The case law leads to the same conclusion. Prater, supra, dealt in part with an apparatus claim see 415 F.2d 1393 which, while it did not set forth specific equations, defined the invention by reference to "a set of linear simultaneous equations" and "the determinant for a first set of said equations." The Board of Appeals in that case held, as did the examiner here, that the novelty resided in the mathematical computations which, being in themselves non-statutory, rendered the claimed invention non-statutory. We held the claim to be patentable, noting that no "mental steps" issue was involved because the means-plus-function language did not encompass a human being. 415 F.2d 1393. The same type of language is used in the apparatus claims here. The same result must obtain, i.e., no question of mental steps is raised.
There is one further rationale used by both the board and the examiner, namely, that the provision of new signals to be stored by the computer does not make it a new machine, i.e. it is structurally the same, no matter how new, useful and unobvious the result. This rationale really goes more to novelty than to statutory subject matter but it appears to be at the heart of the present controversy. To this question we say that if a machine is programmed in a certain new and unobvious way, it is physically different from the machine without that program; its memory elements are differently arranged. The fact that these physical changes are invisible to the eye should not tempt us to conclude that the machine has not been changed. If a new machine has not been invented, certainly a "new and useful improvement" of the unprogrammed machine has been, and Congress has said in 35 U.S.C. § 101 that such improvements are statutory subject matter for a patent. It may well be that the vast majority of newly programmed machines are obvious to those skilled in the art and hence unpatentable under 35 U.S.C. § 103. We are concluding here that such machines are statutory under 35 U.S.C. § 101, and that claims defining them must be judged for patentability in light of the prior art. The solicitor's brief, while stating agreement with all the grounds of rejection applied by the board, does not discuss the questions of statutory subject matter. The solicitor cites no authorities to us on this point and instead relies upon section 103 in urging us to affirm the rejections for prior art reasons.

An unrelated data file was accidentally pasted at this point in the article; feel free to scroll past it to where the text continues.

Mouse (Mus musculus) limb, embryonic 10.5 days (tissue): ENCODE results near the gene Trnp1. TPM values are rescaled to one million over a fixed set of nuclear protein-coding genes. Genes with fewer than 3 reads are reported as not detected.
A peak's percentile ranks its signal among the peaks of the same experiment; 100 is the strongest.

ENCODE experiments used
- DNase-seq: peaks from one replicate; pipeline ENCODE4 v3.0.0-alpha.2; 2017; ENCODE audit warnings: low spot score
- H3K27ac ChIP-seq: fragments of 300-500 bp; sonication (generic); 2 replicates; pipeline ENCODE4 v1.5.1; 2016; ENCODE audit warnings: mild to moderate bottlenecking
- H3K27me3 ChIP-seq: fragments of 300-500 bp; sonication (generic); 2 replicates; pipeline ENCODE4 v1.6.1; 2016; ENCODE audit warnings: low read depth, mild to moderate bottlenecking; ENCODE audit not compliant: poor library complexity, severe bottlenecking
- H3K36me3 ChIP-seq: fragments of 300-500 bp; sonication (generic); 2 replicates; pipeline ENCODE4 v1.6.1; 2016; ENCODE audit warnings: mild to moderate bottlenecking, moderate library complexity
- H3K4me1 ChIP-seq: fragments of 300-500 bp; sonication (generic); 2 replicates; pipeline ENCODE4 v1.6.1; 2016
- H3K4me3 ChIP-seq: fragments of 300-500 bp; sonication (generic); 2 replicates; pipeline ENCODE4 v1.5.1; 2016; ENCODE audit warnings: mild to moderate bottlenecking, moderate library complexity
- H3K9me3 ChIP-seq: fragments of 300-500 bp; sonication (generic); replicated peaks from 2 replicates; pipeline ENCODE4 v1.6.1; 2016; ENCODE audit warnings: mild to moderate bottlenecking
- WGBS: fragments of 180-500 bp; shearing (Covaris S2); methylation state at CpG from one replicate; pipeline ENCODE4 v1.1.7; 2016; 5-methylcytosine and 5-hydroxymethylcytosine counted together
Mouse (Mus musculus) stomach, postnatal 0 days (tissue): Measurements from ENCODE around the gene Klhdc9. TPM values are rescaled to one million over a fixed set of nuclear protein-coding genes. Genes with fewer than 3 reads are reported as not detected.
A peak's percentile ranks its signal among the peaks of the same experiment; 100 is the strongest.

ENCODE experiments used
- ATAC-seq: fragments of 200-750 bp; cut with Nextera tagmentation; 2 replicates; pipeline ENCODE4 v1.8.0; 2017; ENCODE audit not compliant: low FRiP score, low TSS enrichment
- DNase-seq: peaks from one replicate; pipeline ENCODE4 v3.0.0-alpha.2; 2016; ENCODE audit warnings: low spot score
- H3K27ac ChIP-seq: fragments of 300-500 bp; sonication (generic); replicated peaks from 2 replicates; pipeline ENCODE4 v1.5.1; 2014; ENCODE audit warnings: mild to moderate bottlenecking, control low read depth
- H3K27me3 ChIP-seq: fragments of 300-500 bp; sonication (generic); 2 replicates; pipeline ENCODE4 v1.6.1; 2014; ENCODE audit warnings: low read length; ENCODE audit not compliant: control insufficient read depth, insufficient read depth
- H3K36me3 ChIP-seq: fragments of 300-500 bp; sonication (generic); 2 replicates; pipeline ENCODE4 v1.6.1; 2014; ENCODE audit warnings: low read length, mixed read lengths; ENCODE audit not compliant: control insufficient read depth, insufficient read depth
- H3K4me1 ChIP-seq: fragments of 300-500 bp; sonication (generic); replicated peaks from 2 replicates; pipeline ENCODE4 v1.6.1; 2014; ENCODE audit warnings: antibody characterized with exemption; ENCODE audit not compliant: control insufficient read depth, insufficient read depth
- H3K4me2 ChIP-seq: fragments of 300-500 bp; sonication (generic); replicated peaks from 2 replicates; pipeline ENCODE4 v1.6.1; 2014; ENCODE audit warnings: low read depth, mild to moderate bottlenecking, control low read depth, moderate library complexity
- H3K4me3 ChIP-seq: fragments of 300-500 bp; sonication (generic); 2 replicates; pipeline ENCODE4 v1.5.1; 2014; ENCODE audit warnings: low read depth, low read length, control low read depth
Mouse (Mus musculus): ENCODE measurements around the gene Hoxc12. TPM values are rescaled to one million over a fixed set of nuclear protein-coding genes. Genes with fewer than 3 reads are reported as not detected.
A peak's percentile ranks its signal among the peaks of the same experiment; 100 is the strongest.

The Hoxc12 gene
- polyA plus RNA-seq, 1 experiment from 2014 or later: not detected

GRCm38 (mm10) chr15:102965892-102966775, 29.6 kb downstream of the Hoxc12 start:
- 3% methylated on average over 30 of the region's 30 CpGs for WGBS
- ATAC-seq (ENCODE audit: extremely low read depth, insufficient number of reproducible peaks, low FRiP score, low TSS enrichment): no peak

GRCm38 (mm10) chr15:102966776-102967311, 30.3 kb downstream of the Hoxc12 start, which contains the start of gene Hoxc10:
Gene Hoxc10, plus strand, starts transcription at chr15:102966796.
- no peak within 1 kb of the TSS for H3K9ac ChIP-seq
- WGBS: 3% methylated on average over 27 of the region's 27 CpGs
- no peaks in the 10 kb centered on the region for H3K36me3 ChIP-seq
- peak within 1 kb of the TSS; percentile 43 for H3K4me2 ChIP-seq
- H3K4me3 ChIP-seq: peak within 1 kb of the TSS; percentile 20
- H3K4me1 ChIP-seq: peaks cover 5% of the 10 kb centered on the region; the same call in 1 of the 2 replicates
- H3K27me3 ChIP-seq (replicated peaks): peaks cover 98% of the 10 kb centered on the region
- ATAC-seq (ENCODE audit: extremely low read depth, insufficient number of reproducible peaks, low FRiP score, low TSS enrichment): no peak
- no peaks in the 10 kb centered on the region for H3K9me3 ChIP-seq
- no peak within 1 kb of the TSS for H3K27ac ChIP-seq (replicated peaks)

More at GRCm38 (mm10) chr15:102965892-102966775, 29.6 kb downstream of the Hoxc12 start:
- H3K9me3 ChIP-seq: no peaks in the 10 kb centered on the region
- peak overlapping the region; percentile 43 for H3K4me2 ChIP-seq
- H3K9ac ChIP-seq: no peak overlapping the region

Turning now to method claim 13, it recites three steps: Programming the computer to compute positions of planar axes, programming the computer to render an output representative of the coordinates of planar point positions, and applying the output of the computer to a plotting apparatus. The solicitor's brief does not cite any authority to support the contention that this claim is drawn to non-statutory subject matter. We think, however, that this question is answered by what we said in Prater, supra. There we looked first to the disclosure and said: "It would appear that the disclosure of apparatus for performing the process wholly without human intervention merely shows that the disclosed process does not fall within the so-called `mental steps' exclusion." 415 F.2d 1403 (emphasis in original). We then looked to the claims and found that they were broad enough to cover performance of the process in the mind without the use of machinery. We did not rule then on the question of whether claims covering truly mental steps could be statutory under 35 U.S.C. § 101. We held that the applicants were claiming more than they regarded as their invention, thus rendering the claims unpatentable under the second paragraph of 35 U.S.C. § 112.